It probably goes without saying that construction work is physically demanding. Workers in this field often spend long hours outside in the hot sun, and their work requires heavy lifting and a significant amount of time spent on their feet. What may be less obvious about the construction industry is an underlying problem among these workers: a heightened risk of addiction.

Prevalence of Substance Abuse in Construction Workers

Substance abuse is more prevalent in construction workers when compared to the general population in the United States. Among people aged 18-25, about 8.4 percent are heavy alcohol users within a given month, and 6 percent of those aged 26 and above use alcohol heavily. Additionally, 8.4 percent of the general population experiences a substance use disorder within a given year. On the other hand, 16.5 percent of construction industry workers drink heavily within a given month, and 14.3 percent meet the criteria for a substance use disorder, which is the clinical term for an addiction, within a year. Among the trades with the highest rates of heavy drinking and substance use disorders, construction workers rank second in both categories, respectively.

A study with a sample of 1,636 construction workers from Missouri revealed that alcohol abuse is especially problematic in this industry. One-fifth of the sample indicated that they consumed alcohol daily or almost daily, and 13.2 percent of them reported that they consumed 20 or more drinks in a given week. Nearly one-third of the construction workers admitted they had engaged in binge drinking at least five times in the 30 days prior to the study. Binge drinking was significantly higher among construction workers in the study when compared to a control group in the general population. Construction workers were also more likely to smoke cigarettes.

Causes of Substance Abuse in the Construction Field

With substance abuse being prevalent in the construction industry, researchers have taken an interest in the causes of drug and alcohol abuse in this field. A 2019 study in Drug and Alcohol Dependence found that construction workers were more likely to use marijuana, cocaine, and opioids than non-construction workers were. Missing days of work due to illness and injury increased the risk of opioid use specifically, suggesting that construction workers may use these drugs to self-medicate.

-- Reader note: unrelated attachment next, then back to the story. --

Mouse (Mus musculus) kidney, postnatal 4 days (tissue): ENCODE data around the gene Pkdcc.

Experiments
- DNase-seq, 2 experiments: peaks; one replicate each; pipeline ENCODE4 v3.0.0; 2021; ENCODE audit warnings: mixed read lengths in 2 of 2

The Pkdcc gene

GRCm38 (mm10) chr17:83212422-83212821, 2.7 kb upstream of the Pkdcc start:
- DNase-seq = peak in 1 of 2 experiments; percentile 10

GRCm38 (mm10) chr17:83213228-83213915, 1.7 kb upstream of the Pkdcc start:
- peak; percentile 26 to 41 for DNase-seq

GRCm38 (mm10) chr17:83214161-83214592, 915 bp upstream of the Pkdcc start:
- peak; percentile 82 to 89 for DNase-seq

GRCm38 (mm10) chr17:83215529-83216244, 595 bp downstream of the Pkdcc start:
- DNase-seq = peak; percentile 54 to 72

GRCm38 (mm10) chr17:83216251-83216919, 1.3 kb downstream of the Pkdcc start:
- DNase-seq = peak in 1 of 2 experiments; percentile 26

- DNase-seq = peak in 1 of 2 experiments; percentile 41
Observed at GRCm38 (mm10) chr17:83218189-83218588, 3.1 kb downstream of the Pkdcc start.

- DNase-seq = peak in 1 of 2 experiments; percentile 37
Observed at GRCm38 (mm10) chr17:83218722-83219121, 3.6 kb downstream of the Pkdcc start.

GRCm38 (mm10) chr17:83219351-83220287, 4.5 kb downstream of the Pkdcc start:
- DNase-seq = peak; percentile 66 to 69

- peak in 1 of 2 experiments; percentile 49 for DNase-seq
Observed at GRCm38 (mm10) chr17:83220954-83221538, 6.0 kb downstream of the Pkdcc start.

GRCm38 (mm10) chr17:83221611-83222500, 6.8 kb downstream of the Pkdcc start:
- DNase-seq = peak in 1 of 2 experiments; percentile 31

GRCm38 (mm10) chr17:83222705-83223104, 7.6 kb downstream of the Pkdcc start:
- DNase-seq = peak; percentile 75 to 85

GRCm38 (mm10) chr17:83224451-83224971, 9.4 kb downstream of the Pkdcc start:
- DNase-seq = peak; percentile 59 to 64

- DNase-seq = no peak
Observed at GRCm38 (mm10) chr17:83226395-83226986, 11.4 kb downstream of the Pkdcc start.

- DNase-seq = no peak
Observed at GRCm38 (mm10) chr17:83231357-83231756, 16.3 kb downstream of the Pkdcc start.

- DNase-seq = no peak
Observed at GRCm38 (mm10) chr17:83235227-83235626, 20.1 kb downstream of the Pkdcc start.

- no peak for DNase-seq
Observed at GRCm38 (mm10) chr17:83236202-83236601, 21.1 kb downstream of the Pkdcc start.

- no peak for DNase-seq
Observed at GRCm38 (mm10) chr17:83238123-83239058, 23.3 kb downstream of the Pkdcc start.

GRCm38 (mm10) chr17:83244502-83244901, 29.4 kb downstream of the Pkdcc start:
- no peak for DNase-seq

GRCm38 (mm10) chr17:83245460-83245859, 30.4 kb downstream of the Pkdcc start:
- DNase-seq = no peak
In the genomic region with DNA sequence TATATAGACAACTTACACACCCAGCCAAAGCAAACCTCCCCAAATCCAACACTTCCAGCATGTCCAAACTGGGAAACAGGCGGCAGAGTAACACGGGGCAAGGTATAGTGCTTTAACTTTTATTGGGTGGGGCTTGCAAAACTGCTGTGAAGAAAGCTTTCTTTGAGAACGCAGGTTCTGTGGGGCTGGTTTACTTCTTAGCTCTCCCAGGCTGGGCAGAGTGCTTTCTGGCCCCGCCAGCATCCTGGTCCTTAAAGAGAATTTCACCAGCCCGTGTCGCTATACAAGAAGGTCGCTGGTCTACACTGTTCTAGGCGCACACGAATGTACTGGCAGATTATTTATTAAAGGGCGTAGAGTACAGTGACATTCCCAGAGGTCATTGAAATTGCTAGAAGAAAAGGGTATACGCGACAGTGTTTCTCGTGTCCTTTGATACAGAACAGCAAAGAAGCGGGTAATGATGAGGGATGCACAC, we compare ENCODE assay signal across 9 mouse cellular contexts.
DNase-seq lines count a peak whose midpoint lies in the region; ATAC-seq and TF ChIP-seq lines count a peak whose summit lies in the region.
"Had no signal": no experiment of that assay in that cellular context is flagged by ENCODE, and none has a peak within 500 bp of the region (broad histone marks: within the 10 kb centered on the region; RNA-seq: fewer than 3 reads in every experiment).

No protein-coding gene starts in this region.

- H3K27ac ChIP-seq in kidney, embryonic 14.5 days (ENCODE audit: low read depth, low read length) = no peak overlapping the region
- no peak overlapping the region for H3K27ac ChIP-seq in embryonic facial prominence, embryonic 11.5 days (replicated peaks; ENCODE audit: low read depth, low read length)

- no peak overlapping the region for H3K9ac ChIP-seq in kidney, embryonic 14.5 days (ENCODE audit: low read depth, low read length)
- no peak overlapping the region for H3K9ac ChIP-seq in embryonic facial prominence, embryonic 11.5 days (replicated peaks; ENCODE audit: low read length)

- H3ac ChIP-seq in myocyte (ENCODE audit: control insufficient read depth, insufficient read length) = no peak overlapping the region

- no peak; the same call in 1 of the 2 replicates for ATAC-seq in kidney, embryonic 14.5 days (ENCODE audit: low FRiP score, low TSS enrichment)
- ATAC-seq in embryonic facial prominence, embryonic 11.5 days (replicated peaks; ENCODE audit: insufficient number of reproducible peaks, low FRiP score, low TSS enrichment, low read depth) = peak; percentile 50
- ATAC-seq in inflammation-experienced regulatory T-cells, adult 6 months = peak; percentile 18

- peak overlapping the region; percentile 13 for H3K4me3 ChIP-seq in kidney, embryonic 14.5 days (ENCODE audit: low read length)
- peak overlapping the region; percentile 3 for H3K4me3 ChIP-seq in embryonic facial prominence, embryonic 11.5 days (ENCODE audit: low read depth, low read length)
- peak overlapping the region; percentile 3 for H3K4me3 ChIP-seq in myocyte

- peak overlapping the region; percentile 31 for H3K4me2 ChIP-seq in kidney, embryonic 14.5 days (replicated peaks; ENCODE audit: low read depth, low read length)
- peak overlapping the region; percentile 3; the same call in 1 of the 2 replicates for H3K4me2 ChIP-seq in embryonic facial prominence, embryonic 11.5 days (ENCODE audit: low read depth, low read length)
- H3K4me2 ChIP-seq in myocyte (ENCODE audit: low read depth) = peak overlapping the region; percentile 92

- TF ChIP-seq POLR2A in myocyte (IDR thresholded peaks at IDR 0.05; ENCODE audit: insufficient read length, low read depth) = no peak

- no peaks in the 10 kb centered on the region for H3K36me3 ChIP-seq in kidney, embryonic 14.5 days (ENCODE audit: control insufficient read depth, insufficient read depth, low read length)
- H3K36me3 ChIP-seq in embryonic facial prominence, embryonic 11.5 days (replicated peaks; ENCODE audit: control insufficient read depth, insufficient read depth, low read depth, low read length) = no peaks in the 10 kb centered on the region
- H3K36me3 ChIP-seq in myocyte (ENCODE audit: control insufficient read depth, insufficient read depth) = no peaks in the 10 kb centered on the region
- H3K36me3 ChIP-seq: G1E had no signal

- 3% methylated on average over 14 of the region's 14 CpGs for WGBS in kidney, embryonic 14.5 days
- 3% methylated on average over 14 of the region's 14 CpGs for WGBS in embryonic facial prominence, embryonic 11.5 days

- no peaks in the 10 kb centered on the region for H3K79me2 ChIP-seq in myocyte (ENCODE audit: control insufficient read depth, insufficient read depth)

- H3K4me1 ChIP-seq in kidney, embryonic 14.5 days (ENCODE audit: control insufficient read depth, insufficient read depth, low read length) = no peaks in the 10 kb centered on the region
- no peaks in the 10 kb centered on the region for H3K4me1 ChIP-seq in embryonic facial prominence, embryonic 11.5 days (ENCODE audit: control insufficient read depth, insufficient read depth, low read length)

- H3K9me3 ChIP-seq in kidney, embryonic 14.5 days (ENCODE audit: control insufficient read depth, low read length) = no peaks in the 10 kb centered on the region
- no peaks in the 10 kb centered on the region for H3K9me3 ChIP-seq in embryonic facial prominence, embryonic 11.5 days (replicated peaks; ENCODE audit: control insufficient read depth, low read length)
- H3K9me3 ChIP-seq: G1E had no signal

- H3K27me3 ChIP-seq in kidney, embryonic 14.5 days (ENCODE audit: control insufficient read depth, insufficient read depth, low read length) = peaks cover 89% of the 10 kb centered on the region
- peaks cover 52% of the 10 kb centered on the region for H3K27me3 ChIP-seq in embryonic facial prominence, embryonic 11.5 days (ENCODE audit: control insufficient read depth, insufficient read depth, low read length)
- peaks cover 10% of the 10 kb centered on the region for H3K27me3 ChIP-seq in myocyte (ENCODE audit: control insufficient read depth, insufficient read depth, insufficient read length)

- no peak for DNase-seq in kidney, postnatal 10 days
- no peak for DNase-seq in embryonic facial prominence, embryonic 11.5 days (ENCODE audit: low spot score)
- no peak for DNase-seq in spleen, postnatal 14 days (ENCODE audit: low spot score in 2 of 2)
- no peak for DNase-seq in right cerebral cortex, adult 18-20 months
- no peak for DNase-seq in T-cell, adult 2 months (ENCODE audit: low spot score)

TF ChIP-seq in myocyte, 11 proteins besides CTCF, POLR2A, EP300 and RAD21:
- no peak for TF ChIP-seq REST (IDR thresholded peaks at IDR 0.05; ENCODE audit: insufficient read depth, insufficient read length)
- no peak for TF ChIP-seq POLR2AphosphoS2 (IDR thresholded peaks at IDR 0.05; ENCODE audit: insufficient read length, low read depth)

Construction workers may turn to drugs to self-medicate pain and injury that arises from the physical demands of the work, but this isn’t the only reason that those in this field may turn to substance abuse. Another study with construction workers found that they used drugs to cope with financial stress. The body of research with construction professionals suggests that this career in general produces high rates of distress and takes a toll on the body. In fact, a recent study found that 15.7 percent of construction workers had substantial mental distress, and nearly three-fourths indicated they had experienced some sort of pain, such as neck pain, foot pain, or back pain during the preceding three months. Drugs and alcohol may provide a temporary relief or distraction from physical and mental ailments.

Treatment for Construction Workers with Addiction

Substance abuse in the construction field may be a side effect of the challenges associated with this career. Construction professionals may turn to drugs to cope with physical pain from manual labor, to treat injuries, or to find relief from job-related distress. Financial strains associated with the seasonal nature of some construction jobs can also create distress that leads to substance abuse. While construction workers may find temporary relief from physical and mental health problems through the use of substances, as an addiction develops, these problems are likely to worsen. Furthermore, coming to work under the influence or while suffering from withdrawal can lead to poor performance and even serious or fatal workplace accidents.

Remote Addiction Treatment Options

It is therefore critical that construction workers who are suffering with substance abuse seek help so they can find healthier ways of coping with distress. If you or a loved one works in construction and you are unable to stop using drugs or alcohol, even in the face of consequences, such as inability to perform your job, iRecoveryUSA is here to help. We offer 100% remote addiction treatment via our telehealth app, so you can receive drug and alcohol counseling from the privacy of home. Contact us today to get started.